Let me ask a theological question for a moment. What the fuck does an eternal, omnipotent being need with a penis? Can you just clear that up?  I’m getting to the age where I’m wondering why have a penis. But if we’re made in god’s image, and god’s a man, then doesn’t that mean he has some kind of dick? You know what it means that god has a dick? It means it took him at least 13 billion years to get laid. And I thought I was a late bloomer.

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Sorry for that. I do tend to get a little carried away with the holiday spirit.

And that has been difficult this year. A friend of mine has a sister who teaches at the Sandy Hook school in Connecticut where the horrible massacre took place last week. It’s not that I’m friends with her, but there’s a personal dimension to this story for me.

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I’ve never really had much of an opinion about gun control, to be honest. I think I had one of those “liberal urban” consciences you can probably buy for $14 at Urban Outfitters. Didn’t like automatic weapons, but if you hunted, that’s cool, if you’re eating the meat.

I still think hunting for food is a worthy adaptation to preserve. I’m now, more than ever, opposed to automatic weapons, high-capacity cartridges, and a wild west mentality, both in attitudes and in the shameful multitudes of channels arms manufacturers now have to markets.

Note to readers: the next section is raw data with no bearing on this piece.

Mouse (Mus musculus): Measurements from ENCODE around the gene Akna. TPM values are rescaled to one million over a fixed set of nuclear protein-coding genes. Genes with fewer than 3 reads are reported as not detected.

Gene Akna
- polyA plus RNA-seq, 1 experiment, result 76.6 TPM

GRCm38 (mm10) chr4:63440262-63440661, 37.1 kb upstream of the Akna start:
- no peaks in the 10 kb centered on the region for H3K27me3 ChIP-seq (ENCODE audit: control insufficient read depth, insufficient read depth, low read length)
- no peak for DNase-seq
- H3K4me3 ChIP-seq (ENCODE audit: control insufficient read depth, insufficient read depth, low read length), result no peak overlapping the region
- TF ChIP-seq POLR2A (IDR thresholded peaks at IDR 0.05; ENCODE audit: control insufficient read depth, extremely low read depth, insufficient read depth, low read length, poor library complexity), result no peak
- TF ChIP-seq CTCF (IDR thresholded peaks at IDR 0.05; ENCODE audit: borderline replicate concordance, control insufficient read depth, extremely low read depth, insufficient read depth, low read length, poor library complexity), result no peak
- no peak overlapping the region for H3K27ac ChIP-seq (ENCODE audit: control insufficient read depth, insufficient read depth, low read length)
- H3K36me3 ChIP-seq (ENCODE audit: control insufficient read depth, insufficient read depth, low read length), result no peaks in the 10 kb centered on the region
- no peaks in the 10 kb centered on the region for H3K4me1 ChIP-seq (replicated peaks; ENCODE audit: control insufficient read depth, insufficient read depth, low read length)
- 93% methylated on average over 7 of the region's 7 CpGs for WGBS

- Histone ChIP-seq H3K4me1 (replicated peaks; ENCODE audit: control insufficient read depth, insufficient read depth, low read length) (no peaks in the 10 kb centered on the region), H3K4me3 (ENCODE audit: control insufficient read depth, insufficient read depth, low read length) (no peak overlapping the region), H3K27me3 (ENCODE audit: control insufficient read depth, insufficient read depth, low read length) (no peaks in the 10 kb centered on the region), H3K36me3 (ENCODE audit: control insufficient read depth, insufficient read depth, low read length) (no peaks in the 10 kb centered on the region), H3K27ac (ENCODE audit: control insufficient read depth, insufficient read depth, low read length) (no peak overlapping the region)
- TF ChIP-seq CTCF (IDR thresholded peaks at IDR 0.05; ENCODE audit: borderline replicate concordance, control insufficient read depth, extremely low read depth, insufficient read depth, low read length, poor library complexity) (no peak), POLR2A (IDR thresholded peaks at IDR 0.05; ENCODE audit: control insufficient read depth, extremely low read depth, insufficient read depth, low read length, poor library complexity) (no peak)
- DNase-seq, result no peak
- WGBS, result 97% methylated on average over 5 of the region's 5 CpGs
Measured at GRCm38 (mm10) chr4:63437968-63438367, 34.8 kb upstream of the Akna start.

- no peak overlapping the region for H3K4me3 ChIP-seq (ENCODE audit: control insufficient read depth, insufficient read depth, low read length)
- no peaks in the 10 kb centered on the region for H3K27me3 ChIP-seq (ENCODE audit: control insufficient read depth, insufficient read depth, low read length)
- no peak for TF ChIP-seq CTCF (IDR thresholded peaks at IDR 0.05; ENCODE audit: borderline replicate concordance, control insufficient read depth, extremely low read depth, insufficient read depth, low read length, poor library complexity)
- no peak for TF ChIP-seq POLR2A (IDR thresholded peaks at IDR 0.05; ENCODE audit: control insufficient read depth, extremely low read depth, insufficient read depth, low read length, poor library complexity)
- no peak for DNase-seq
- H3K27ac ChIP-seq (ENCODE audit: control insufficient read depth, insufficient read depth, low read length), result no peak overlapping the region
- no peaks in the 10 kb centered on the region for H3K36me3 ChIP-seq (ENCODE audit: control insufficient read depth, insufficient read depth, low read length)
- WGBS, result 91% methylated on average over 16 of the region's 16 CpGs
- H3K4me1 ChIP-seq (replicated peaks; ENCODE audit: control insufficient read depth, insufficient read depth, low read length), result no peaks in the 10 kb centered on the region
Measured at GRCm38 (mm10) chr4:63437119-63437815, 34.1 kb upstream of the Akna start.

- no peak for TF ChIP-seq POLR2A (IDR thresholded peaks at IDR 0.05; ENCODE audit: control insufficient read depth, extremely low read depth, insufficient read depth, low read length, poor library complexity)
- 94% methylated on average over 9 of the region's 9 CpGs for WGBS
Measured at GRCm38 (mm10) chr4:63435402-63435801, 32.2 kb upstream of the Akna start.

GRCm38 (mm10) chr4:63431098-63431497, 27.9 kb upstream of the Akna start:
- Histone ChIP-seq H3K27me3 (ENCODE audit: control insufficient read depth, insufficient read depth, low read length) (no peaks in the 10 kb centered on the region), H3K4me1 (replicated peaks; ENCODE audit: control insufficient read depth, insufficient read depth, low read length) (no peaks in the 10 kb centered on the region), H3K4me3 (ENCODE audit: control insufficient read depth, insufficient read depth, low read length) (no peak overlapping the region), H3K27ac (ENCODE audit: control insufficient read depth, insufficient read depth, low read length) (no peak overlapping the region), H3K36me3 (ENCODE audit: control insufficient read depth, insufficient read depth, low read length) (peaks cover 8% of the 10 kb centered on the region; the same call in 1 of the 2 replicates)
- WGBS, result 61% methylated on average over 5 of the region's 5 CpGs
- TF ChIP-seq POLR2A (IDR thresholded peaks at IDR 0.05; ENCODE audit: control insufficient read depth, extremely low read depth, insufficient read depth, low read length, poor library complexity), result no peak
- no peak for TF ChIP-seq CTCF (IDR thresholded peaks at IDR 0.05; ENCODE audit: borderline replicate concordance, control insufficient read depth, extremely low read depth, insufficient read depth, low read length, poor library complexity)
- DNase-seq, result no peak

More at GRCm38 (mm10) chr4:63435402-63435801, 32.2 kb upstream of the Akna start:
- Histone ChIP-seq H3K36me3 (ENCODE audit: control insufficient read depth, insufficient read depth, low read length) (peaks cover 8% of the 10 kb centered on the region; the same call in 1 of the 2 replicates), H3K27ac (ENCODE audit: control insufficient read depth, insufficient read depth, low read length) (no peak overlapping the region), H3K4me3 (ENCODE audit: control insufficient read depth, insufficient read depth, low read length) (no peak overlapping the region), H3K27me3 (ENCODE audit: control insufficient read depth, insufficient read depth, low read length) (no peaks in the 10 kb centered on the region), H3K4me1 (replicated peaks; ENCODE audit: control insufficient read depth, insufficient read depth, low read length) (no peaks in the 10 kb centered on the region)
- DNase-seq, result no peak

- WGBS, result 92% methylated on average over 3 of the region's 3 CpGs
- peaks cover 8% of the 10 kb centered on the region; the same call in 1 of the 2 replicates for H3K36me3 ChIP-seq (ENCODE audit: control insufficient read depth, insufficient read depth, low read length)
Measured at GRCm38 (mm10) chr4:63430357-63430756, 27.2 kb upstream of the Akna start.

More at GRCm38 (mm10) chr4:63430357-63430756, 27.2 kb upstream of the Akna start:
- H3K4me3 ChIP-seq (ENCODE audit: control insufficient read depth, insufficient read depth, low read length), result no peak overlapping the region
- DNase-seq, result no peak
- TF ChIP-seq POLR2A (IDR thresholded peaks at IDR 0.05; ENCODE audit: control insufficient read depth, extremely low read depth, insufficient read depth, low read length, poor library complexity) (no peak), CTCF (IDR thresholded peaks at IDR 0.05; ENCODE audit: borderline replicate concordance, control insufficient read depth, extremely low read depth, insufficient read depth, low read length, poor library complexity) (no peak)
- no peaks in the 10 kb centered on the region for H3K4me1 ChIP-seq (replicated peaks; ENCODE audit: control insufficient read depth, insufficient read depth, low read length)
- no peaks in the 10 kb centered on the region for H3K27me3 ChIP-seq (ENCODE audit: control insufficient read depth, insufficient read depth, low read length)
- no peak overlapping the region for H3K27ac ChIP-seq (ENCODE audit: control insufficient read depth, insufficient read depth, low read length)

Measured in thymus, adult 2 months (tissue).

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I do have a solution to the issue, that I think should make everyone happy. I’ll agree to leave your guns alone. You can have as many weapons, in any style, with as many bullets as you can carry. Hell, you can even have your penis replaced with a bazooka. And probably best of all, we’ll makes sure the Stand Your Ground law is interpreted to include as a “threat” anyone who “You don’t like the look of.”

But there are a few conditions.

First, you all have to move to Utah. I’m sorry. That’s not even negotiable.

Second, when traveling to any of the 49 ‘sane’ States, you have to leave your weapons at the door. We may make exceptions for Civil War re-enactors.

And finally, you have to agree to have your testicles snipped, to decrease the chances that you’ll give birth to a mentally ill person with no access to medical care but plenty of access to your guns with which he goes to shoot up an entire classroom of children.